When clients visit my office for an initial consultation about their impending divorce, they invariably ask about the benefits and pitfalls of mediation. Over the last several years, the use of alternate dispute resolution in divorce and other litigation matters has increased in popularity. This is due to the widespread belief that staying out of Court is a cheaper and faster way to resolve most legal disputes. While this is generally true and while mediation may help parties reach that goal, it is not the answer in all situations. Let’s examine some of the myths and truths about mediation:
1) Mediation Will Save Me Money – While it is true that the cost of bringing a divorce case to trial can be quite expensive, attending mediation is not always a cheaper alternative. In a mediation setting, the parties pay a mediator a designated hourly rate. Depending upon the number of sessions that the parties meet with the mediator and hours that the mediator spends reviewing their case and/or drafting a settlement agreement will determine the ultimate cost. In addition, parties are also advised to hire their own independent lawyers to review any proposed agreement arising out of mediation on each party’s behalf which is another cost. Moreover, if the mediation proves unsuccessful, the parties are back at square one, facing possible litigation, after having already spent the cost of mediation;
2) Mediation Will Get My Divorce Resolved Faster – Many clients believe that mediation is the key to a quick resolution of their divorce. This is certainly true if both parties are amicable, there is minimal property to divide and both are like-minded in what constitutes a fair division of that property. In fact, if these factors exist, mediation is not even necessary – the parties can resolve their issues directly with the limited assistance of counsel. In most instances, however, parties are not like-minded (which is why they are divorcing in the first place), do not have minimal property issues and are not amicable. This is not to say that most divorces will not resolve – they usually do by mediation or by settlement at some other point – just that going to mediation alone, will not in itself speed up the process and in some instances can slow it down if it proves unsuccessful;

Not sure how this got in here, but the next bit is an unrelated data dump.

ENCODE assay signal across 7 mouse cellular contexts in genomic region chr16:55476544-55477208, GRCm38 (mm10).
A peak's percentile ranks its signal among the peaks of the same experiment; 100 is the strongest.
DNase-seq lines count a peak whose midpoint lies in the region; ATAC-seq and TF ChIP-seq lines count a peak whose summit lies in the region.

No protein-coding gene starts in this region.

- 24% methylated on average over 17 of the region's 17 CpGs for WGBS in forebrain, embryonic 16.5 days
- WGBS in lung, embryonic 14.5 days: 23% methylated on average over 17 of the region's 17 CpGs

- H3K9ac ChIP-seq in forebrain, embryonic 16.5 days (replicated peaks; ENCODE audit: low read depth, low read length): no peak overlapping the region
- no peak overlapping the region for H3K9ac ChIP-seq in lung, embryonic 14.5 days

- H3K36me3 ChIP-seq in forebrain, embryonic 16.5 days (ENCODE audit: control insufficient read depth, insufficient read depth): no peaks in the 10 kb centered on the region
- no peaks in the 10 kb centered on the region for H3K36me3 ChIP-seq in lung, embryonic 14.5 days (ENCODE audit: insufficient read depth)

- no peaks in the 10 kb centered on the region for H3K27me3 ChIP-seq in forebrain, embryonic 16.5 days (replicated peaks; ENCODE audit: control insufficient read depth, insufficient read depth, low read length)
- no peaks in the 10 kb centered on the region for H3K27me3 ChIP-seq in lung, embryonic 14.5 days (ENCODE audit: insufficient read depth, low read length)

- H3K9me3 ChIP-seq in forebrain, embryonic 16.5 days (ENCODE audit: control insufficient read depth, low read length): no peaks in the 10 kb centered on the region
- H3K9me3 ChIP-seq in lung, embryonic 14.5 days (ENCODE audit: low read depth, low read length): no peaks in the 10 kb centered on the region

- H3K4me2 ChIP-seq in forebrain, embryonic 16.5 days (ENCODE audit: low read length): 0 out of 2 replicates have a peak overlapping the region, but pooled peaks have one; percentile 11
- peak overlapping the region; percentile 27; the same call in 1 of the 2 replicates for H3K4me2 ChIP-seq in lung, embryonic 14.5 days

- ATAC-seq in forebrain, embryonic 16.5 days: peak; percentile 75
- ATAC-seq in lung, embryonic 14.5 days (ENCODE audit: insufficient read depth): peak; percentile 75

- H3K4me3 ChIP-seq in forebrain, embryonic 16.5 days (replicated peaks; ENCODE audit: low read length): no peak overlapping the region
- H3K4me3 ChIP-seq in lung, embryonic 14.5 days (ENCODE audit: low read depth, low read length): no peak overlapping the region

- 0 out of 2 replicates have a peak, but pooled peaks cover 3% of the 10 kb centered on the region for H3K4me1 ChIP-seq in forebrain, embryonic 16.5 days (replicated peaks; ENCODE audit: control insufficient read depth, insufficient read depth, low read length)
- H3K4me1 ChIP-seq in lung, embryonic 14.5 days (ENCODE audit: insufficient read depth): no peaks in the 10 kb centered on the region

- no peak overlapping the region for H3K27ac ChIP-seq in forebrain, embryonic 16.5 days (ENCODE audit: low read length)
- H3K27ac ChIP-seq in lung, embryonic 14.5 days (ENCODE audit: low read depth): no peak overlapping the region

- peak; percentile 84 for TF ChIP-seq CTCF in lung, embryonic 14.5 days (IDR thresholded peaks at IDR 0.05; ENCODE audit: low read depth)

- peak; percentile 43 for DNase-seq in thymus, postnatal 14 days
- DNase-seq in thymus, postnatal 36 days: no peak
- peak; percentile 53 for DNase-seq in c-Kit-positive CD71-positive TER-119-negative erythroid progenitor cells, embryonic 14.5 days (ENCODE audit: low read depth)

3) Mediation Is A Less Adversarial Way To Get Divorced – The idea that mediation is a gentler, less adversarial way of getting divorced is true. That is, if it works. Again, if both parties are committed to the mediation process and determined to resolve their divorce in this manner, they have a greater chance of success than those who believe that mediation alone will make them gentler and less adversarial. Those who think that mediation in and of itself will make the differences that caused the breakdown of the marriage magically disappear and will allow the parties to agree to a distribution of assets for the greater good of the family are often sorely disappointed. Mediation by its nature requires parties to agree in order to work and if they are not able to agree, then mediation is not the answer;
4) The Mediator Replaces The Judge– Some clients have the false notion that the mediator essentially operates as a private judge and will make decisions for them to resolve their divorce. This is not true. Binding arbitration is a type of alternate dispute resolution where parties agree to submit their case to the arbitrator to decide their issues. It is not the same as mediation. In mediation, the mediator acts as a facilitator to help parties reach an agreement. The mediator does not “decide” the case for the parties, and in fact, should remain neutral in helping parties reach agreement. The potential problem is that if parties do not agree, the mediation does not succeed.
5) Mediation Helped My Friend So It Will Help Me – One of the most difficult questions that clients pose is why some tool like mediation could help a friend, relative, etc. and not help them. Clearly, it is understandable how someone would want a simple solution to their divorce that worked for someone else they know. However, as I routinely explain to clients, each divorce case is unique and must be evaluated on its individual merits. There is no one-size-fits-all resolution to divorce cases. Parties are wise to review their options with counsel and take the path that seems right for them – even though it may differ from that of their friend, neighbor or relative.
It is certainly beneficial that clients have a wide variety of choices in trying to resolve their divorce, mediation being one of them. This takes pressure off the over-burdened Court system and gives parties a modicum of control in a situation where they often feel so out-of-control. However, before embarking on the mediation path, it is critical that parties fully understand the process and the chances of success in their particular situation. Hopefully the tips above will at least give parties some issues to consider before moving forward. What is most important to keep in mind is that most divorces do resolve at some point with or without mediation. Getting wise counsel in helping to navigate the system and decide what path right for you in your matter is most critical in saving time, money and aggravation